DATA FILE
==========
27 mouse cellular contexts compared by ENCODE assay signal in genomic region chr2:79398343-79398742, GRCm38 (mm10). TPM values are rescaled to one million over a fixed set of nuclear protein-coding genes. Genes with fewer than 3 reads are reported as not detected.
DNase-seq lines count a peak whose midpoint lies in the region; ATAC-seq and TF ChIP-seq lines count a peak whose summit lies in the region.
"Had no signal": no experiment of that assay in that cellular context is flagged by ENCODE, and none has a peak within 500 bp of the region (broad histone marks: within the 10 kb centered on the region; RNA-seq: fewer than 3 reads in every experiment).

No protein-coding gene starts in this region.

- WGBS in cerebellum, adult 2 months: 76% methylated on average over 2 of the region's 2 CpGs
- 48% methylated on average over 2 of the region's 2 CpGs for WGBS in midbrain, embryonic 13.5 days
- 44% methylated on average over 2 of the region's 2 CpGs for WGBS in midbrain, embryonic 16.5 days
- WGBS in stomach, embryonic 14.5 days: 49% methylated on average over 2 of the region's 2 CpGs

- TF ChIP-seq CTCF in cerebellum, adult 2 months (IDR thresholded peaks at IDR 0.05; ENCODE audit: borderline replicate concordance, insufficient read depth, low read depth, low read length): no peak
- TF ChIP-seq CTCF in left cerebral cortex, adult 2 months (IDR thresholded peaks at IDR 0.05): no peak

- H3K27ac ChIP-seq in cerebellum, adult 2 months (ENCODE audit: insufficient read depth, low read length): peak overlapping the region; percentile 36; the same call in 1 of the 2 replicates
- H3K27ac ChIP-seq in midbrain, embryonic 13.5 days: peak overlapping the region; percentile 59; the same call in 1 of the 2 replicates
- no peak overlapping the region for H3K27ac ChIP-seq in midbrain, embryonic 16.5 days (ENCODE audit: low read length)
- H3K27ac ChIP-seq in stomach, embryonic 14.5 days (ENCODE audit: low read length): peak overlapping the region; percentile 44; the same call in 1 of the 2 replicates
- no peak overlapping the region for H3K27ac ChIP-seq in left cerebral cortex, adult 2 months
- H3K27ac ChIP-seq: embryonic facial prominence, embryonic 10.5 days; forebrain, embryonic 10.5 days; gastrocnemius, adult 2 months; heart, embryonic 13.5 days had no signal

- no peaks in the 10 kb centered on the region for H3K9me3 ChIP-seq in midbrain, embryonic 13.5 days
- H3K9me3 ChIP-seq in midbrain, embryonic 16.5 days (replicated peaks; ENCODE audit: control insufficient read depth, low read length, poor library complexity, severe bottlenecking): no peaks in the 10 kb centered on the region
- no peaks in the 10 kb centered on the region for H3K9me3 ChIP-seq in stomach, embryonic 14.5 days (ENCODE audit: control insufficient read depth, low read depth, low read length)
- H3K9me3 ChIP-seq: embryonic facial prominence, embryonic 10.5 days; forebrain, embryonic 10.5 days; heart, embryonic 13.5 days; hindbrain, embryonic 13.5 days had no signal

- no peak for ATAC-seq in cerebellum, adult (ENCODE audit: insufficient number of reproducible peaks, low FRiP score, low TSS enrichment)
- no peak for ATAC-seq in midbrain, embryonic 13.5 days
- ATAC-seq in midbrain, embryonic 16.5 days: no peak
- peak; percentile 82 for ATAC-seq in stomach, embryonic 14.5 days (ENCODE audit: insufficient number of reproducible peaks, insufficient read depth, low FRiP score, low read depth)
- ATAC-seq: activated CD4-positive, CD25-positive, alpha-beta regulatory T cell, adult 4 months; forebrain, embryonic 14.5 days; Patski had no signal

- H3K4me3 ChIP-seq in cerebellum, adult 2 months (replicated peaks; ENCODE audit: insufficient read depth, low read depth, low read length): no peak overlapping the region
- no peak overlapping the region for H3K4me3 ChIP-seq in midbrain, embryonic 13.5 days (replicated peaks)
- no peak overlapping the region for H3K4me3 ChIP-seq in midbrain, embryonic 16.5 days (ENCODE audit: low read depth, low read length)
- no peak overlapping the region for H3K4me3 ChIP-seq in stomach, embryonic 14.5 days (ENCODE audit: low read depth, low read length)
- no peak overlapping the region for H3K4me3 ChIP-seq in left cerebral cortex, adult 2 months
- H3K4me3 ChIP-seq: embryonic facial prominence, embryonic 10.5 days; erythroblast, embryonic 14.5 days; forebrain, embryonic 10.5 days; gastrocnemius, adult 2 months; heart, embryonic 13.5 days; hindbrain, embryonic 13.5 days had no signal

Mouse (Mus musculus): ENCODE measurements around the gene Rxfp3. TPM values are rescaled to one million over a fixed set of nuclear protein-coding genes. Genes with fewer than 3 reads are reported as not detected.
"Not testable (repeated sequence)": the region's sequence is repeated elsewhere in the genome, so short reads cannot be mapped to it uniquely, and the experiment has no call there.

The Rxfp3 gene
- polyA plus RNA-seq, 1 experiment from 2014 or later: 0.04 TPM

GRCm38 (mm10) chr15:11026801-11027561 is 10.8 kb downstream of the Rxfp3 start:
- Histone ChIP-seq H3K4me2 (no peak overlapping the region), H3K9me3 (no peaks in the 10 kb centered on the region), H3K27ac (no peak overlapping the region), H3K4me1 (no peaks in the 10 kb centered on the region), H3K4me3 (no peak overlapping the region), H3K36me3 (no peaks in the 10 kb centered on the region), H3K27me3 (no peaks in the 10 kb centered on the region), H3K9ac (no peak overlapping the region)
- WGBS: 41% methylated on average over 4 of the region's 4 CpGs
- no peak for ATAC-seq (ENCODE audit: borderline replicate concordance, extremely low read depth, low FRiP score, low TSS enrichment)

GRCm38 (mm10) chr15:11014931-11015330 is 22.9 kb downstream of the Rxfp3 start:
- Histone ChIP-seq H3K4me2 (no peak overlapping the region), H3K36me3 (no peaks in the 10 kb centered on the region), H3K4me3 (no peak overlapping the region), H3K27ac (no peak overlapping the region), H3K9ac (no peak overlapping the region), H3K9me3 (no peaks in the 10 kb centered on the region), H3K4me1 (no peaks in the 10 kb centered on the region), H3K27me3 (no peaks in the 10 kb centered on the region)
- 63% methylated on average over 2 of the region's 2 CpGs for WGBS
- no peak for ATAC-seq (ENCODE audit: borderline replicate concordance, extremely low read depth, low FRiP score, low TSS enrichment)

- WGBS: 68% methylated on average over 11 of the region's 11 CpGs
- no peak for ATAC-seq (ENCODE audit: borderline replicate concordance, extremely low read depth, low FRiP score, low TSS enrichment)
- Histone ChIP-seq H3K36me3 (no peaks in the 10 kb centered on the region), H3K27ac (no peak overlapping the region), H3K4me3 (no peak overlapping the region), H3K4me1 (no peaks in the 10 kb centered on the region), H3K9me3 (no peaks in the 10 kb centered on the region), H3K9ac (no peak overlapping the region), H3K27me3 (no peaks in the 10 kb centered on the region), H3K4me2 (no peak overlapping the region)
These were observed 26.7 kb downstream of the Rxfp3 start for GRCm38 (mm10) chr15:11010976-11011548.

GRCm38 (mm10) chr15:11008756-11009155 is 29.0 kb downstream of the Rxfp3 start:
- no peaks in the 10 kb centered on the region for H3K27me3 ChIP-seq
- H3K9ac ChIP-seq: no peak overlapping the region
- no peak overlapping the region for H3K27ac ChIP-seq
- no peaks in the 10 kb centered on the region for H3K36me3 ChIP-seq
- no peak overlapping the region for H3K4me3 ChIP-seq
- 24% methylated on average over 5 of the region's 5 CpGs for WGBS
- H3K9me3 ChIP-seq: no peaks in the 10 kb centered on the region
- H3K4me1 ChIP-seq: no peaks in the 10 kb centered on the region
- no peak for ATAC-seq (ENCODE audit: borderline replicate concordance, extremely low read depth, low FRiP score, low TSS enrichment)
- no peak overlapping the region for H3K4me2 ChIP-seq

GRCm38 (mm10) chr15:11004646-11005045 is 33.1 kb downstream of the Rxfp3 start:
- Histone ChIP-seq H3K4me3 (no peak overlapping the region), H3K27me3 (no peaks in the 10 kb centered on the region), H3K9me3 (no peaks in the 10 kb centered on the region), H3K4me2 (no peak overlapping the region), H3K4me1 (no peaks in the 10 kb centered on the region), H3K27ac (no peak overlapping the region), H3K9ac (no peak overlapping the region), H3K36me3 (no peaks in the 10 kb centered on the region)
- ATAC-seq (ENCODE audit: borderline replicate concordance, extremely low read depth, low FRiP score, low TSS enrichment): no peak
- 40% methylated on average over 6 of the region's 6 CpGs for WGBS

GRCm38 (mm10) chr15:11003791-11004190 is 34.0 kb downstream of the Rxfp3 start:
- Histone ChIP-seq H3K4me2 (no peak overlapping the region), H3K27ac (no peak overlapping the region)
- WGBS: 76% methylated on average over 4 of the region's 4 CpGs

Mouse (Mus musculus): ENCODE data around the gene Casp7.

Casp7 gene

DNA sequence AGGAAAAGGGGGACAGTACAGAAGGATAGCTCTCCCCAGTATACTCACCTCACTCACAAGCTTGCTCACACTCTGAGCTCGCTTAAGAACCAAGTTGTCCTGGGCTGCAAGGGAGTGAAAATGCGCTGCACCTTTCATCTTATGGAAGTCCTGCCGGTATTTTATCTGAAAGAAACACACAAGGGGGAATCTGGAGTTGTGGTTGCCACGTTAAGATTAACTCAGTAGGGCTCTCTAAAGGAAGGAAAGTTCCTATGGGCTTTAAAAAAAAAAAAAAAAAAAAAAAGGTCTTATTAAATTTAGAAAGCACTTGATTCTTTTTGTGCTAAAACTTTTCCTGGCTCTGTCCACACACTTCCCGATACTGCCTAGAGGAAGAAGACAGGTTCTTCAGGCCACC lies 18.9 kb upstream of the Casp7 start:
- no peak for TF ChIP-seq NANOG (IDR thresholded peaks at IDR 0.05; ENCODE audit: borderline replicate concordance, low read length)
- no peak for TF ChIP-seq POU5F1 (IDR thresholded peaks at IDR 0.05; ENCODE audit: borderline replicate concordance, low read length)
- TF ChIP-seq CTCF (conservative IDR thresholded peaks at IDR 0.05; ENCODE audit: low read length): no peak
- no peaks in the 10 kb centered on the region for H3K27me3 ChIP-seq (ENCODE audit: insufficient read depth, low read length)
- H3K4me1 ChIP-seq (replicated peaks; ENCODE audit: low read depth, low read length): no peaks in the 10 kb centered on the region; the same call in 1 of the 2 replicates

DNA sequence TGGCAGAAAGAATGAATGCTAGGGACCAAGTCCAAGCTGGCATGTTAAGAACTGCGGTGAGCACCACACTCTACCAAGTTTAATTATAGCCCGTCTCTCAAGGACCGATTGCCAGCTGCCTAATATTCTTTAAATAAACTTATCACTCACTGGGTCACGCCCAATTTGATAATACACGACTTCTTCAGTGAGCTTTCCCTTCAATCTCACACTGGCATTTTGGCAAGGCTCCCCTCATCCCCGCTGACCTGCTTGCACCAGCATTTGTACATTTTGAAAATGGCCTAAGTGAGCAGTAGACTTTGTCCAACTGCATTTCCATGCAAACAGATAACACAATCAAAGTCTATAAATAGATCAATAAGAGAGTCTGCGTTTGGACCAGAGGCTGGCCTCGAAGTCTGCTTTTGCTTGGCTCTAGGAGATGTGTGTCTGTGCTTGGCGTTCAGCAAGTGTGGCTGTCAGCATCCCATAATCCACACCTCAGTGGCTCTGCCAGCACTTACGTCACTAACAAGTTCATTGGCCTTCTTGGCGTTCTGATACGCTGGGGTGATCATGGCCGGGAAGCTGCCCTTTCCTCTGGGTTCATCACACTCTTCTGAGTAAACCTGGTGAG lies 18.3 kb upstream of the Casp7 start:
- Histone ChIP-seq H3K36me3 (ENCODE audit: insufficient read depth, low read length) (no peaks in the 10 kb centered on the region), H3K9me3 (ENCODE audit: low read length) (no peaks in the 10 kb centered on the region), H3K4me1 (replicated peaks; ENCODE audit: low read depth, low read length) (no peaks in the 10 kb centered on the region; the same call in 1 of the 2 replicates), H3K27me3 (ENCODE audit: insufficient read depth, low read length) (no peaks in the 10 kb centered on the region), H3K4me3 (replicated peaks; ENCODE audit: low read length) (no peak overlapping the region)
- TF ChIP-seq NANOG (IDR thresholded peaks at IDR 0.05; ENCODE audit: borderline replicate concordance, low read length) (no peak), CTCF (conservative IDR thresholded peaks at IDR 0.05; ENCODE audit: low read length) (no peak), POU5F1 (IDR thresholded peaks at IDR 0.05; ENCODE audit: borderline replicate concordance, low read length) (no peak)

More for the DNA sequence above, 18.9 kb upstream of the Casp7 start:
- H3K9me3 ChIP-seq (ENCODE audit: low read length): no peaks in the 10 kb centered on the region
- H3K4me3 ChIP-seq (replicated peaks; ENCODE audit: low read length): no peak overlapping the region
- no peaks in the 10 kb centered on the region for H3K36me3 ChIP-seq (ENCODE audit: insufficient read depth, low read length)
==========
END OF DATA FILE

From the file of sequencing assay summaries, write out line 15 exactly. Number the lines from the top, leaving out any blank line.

- no peak overlapping the region for H3K27ac ChIP-seq in left cerebral cortex, adult 2 months